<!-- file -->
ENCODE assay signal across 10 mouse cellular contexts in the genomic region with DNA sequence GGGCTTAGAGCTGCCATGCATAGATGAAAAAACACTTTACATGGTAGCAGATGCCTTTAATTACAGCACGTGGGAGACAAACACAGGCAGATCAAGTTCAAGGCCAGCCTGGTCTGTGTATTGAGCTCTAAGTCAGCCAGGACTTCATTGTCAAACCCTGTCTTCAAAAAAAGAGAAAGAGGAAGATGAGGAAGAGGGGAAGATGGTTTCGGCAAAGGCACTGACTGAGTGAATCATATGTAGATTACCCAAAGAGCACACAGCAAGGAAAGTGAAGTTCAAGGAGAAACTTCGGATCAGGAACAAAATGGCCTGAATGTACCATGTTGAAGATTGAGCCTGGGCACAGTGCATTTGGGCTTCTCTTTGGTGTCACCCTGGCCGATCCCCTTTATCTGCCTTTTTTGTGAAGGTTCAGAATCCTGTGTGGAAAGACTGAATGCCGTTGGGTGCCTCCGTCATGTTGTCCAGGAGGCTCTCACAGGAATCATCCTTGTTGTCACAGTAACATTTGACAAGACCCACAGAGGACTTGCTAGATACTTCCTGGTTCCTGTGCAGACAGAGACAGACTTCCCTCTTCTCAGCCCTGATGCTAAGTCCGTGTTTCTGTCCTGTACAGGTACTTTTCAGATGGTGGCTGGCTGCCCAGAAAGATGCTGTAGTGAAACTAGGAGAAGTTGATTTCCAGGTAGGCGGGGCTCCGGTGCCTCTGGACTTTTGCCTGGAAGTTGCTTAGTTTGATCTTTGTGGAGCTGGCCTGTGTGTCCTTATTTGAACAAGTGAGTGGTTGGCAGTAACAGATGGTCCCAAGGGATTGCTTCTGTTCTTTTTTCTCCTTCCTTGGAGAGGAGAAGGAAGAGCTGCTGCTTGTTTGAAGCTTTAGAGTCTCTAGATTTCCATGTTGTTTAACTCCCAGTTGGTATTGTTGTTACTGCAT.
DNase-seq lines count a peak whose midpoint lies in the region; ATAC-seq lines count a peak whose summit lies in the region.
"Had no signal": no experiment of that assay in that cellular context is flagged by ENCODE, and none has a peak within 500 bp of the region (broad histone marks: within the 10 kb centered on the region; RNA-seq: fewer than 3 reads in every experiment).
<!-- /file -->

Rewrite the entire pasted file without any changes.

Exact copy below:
ENCODE assay signal across 10 mouse cellular contexts in the genomic region with DNA sequence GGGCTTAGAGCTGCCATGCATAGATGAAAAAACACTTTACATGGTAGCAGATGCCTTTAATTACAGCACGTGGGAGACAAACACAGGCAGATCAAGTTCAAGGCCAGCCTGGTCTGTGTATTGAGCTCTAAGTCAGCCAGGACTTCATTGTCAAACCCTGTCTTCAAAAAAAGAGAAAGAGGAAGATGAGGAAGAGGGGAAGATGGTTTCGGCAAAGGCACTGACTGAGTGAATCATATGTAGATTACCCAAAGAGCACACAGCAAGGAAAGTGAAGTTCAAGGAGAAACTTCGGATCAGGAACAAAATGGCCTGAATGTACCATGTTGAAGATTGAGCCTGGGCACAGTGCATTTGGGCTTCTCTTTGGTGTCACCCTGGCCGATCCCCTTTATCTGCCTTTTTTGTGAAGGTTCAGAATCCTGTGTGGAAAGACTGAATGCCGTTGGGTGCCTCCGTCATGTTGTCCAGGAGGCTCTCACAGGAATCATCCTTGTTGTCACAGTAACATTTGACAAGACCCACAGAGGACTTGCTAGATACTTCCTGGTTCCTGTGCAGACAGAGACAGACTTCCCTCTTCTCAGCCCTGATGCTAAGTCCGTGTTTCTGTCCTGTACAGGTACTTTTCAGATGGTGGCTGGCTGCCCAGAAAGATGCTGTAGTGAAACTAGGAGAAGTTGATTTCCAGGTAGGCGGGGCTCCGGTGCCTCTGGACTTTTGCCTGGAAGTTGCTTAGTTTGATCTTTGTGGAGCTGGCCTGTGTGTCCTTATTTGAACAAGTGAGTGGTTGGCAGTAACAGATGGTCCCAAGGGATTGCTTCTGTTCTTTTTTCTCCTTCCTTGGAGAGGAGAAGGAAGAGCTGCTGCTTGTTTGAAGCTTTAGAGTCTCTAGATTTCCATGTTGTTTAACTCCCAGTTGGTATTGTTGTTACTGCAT.
DNase-seq lines count a peak whose midpoint lies in the region; ATAC-seq lines count a peak whose summit lies in the region.
"Had no signal": no experiment of that assay in that cellular context is flagged by ENCODE, and none has a peak within 500 bp of the region (broad histone marks: within the 10 kb centered on the region; RNA-seq: fewer than 3 reads in every experiment).